By another known method of producing envelopes of the kind referred to, the side flaps are formed longitudinally of the web by cutting notches inwardly of the lateral edges of the web, the side flaps so formed being folded over and secured together along their overlapped marginal edges. Separation of individual envelope blanks is thereafter effected, following which the closure and bottom flaps of each envelope are formed by suitable cutting devices and folded over upon the body of the envelope as required.
By the previously known methods of manufacture two main disadvantages exist. These are:
a. According to the first mentioned known method, the envelopes so produced have the grain of the paper extending transversely or crosswise of their length.
b. According to the second known method the envelopes so produced have the grain of the paper extending lengthwise thereof, but are subject to severe limitations in respect of both size and style.
In the manufacture of envelopes from a web of paper drawn from a reel, the grain of the paper extends longitudinally of the web, and it is particularly advantageous in the production of envelopes of the kind referred to, that the grain of the paper be maintained lengthwise of the envelope, i.e., perpendicular to the open end thereof. Among the advantages to be gained are (1) closure flap curl after gumming is reduced to an absolute minimum (2) a generally stronger envelope results (3) an envelope of superior appearance is produced.
It is therefore an object of the present invention to provide an improved method of producing envelopes of the kind referred to which overcomes the aforesaid disadvantages, and which permits the manufacture of such envelopes having greatly improved qualities.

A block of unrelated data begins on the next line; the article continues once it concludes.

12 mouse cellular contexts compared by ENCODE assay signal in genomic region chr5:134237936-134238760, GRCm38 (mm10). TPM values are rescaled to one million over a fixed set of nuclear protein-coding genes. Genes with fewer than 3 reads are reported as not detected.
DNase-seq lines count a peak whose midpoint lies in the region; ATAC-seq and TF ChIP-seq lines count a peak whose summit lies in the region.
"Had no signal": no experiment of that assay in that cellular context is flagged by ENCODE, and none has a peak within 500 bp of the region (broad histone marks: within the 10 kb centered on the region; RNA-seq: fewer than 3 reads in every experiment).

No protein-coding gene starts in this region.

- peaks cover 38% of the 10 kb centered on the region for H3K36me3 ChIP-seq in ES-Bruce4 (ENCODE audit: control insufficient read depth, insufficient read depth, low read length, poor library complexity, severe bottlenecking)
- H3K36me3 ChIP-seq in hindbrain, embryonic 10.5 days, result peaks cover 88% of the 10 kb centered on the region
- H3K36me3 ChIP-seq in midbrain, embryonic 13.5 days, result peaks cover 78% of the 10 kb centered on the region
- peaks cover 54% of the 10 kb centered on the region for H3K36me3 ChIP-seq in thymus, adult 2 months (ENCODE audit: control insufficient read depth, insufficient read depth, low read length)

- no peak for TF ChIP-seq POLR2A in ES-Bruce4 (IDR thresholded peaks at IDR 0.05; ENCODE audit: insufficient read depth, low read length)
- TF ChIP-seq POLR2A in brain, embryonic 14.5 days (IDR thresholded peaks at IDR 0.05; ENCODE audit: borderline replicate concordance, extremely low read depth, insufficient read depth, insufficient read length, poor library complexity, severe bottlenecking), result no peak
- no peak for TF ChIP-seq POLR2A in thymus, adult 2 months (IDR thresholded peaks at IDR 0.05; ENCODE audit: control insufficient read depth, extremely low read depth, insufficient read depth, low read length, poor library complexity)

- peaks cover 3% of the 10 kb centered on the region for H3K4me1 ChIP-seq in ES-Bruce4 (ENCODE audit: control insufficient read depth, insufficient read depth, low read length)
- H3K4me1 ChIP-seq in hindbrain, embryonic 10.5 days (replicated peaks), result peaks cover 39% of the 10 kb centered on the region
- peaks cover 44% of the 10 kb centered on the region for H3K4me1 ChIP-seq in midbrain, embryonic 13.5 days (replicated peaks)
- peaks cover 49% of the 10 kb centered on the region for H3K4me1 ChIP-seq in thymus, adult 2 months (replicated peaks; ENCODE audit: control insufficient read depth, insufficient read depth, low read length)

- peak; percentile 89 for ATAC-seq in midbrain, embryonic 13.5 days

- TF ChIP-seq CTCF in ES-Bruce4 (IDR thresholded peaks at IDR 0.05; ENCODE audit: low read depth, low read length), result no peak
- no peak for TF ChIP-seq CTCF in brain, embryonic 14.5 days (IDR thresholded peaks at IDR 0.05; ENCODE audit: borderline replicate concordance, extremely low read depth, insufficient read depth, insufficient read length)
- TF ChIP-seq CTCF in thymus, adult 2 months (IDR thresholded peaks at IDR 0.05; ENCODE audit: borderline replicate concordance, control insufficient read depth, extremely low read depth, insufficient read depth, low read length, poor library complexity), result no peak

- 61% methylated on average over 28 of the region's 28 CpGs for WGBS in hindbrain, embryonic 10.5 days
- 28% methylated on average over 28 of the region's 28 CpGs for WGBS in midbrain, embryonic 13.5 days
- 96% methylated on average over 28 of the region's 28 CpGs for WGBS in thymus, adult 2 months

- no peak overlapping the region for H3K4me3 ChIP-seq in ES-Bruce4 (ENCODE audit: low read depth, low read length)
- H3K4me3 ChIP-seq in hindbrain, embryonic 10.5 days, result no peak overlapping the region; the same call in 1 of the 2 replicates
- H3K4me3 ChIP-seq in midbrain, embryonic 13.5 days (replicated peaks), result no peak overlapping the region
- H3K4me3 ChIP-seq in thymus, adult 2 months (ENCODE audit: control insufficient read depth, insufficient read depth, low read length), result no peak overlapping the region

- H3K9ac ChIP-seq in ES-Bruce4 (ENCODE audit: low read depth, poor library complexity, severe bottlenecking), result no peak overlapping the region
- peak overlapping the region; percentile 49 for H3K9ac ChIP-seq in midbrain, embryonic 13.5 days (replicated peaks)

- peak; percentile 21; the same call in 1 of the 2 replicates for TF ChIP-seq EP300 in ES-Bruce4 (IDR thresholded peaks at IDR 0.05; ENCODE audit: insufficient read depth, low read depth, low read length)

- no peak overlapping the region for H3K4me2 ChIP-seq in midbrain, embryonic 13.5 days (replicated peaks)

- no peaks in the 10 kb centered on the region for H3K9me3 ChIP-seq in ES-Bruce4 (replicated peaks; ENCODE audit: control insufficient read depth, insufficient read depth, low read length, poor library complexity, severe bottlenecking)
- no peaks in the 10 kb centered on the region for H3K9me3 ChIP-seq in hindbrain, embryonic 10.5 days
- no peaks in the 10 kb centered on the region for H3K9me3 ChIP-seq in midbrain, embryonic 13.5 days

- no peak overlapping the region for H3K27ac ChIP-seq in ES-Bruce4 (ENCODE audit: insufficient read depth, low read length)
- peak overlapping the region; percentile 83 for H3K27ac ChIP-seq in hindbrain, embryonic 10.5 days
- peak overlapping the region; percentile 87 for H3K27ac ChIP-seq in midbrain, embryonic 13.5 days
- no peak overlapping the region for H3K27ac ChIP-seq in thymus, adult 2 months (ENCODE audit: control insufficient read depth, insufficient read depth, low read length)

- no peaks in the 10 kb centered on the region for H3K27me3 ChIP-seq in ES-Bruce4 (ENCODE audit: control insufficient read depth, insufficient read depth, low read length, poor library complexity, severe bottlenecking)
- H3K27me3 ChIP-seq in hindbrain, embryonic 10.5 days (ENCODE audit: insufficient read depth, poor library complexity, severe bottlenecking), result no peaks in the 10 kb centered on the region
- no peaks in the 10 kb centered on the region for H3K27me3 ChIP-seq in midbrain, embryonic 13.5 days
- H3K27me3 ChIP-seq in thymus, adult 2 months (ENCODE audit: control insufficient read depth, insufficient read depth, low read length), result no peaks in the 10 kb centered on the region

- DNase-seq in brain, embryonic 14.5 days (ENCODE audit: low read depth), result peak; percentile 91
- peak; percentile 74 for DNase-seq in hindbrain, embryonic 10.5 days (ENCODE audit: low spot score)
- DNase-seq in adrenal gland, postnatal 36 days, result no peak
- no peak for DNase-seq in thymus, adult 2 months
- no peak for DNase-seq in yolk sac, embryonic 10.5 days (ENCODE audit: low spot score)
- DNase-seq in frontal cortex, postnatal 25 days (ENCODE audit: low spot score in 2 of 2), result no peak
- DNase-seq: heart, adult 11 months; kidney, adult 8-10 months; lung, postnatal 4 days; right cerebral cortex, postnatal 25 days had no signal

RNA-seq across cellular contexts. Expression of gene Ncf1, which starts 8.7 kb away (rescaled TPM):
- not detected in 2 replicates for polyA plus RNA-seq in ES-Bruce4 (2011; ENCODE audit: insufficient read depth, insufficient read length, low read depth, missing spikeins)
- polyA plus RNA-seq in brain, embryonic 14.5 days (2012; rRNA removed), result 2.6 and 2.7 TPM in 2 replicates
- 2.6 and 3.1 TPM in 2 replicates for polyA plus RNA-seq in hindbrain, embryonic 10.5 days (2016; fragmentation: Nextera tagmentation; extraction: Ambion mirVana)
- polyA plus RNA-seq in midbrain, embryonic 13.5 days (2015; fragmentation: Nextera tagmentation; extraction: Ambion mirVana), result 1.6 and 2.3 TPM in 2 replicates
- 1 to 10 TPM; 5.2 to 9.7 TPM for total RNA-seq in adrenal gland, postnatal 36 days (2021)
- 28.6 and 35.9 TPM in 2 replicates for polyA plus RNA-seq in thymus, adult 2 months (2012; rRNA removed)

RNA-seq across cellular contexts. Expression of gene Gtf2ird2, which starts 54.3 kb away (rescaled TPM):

According to the invention, there is provided a method of manufacturing longitudinally grained envelopes from a web of paper moving in the direction of its longitudinal axis which method comprises severing the web to form envelope blanks, changing the direction of travel of the blanks by approximately 90, notching the web or the blanks before and after the change of direction and finally folding and sealing the shaped blanks to form the completed envelopes.
One edge of the web is notched before the severing operation and the severed blanks are again notched after the change of direction. After severing, it is generally desirable to increase the speed of travel of the blanks relative to that of the web :so that they are suitably spaced apart for subsequent machine operations.
Other features of the invention will become apparent from the following particular description which is accompanied by the drawings in which: